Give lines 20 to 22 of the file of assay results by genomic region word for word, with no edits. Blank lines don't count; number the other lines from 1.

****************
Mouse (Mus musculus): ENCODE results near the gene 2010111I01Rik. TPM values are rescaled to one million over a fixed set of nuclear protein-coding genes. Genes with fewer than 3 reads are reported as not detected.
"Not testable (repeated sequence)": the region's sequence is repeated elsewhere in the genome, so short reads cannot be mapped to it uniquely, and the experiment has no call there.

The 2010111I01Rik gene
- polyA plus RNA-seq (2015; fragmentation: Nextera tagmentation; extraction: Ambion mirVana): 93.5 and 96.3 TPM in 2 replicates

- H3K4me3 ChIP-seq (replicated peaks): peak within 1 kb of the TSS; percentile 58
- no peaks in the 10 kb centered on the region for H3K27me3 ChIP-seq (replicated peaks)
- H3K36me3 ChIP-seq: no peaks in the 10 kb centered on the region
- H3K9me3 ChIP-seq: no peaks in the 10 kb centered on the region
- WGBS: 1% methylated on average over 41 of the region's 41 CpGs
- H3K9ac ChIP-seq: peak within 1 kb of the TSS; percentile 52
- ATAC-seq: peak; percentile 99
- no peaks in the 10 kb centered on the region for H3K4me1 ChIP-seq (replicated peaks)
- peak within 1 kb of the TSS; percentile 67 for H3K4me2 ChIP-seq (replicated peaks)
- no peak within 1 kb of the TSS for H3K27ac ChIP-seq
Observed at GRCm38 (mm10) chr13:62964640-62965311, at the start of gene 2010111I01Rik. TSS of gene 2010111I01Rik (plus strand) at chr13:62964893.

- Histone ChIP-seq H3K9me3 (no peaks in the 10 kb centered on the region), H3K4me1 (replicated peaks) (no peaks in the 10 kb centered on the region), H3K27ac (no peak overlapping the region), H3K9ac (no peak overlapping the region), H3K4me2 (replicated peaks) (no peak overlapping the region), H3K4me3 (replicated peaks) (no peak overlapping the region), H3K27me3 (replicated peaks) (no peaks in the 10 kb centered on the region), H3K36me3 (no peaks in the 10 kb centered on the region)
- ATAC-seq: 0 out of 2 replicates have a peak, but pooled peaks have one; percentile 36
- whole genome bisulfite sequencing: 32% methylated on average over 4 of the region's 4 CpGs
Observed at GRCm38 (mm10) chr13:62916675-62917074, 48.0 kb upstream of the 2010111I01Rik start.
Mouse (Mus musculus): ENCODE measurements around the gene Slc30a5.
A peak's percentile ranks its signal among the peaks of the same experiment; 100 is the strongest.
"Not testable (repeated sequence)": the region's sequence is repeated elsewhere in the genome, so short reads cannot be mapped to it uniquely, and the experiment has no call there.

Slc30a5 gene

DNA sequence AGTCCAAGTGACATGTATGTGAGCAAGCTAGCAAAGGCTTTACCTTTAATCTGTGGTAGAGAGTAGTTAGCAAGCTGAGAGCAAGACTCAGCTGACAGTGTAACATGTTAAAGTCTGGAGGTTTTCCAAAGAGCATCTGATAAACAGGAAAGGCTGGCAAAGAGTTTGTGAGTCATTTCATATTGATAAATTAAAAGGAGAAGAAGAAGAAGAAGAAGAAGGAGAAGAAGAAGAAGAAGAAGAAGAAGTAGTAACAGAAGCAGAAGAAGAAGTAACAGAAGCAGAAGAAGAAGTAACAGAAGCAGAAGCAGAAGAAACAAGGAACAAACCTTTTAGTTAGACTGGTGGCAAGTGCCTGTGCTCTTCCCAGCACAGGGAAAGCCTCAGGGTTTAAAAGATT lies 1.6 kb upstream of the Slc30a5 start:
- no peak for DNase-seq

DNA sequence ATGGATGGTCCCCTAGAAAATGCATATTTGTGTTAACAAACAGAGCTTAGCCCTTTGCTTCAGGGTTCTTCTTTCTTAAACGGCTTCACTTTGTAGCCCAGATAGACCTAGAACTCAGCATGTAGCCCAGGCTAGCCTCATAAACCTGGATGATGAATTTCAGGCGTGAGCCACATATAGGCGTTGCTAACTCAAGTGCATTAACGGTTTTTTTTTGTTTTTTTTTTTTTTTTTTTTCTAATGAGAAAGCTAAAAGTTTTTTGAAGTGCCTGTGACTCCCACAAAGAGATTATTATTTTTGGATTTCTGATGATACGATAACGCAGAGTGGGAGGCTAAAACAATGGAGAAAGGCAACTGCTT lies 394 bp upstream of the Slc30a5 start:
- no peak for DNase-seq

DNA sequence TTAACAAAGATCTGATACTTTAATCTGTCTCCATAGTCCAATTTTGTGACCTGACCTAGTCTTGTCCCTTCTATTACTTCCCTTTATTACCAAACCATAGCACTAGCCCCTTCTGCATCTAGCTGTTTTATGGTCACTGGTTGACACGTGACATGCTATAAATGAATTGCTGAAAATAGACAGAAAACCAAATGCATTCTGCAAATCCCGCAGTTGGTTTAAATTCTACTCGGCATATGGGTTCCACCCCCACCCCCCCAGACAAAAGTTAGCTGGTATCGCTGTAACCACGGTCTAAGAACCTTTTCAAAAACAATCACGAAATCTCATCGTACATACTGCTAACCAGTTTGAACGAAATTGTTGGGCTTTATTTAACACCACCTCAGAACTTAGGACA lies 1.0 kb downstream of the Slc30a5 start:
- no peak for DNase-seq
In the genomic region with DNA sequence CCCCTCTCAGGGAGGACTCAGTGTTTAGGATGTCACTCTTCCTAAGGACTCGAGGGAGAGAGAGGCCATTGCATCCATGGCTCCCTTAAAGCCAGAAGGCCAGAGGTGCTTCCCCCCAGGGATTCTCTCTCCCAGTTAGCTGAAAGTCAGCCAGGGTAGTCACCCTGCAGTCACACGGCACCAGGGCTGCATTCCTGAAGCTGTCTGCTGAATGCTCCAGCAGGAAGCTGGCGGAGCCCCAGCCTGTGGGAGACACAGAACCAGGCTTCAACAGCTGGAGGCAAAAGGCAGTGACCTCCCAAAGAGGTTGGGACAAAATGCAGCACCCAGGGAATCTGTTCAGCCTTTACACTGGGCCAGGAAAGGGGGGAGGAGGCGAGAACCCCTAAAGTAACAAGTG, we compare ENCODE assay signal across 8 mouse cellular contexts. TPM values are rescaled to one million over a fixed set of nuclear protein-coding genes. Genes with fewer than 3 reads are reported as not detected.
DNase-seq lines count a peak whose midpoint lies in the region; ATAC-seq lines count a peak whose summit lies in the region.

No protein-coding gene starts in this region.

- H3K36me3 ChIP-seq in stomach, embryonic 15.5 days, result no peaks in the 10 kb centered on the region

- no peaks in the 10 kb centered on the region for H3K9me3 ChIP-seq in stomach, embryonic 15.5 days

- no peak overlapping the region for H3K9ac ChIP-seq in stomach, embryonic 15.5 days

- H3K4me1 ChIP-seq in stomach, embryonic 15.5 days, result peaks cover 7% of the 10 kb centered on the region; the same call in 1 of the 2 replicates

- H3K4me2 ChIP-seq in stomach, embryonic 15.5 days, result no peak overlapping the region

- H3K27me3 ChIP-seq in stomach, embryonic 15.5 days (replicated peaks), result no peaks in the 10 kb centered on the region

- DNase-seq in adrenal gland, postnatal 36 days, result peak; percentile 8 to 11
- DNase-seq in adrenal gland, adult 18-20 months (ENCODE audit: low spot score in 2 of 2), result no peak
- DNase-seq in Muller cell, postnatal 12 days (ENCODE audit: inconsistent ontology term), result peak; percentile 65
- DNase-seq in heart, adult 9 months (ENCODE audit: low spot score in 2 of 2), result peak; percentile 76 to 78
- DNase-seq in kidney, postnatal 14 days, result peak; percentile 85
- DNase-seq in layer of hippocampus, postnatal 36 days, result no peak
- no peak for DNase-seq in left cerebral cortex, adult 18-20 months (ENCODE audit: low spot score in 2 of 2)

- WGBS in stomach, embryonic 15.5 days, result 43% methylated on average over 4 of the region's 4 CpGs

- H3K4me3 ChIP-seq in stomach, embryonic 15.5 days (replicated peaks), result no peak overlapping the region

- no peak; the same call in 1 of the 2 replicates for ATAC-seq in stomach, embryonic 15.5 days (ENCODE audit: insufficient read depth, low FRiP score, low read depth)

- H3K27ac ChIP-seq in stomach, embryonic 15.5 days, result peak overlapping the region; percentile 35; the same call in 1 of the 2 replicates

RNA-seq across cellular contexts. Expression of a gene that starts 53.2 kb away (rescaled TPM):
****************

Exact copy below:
Mouse (Mus musculus): ENCODE measurements around the gene Slc30a5.
A peak's percentile ranks its signal among the peaks of the same experiment; 100 is the strongest.
"Not testable (repeated sequence)": the region's sequence is repeated elsewhere in the genome, so short reads cannot be mapped to it uniquely, and the experiment has no call there.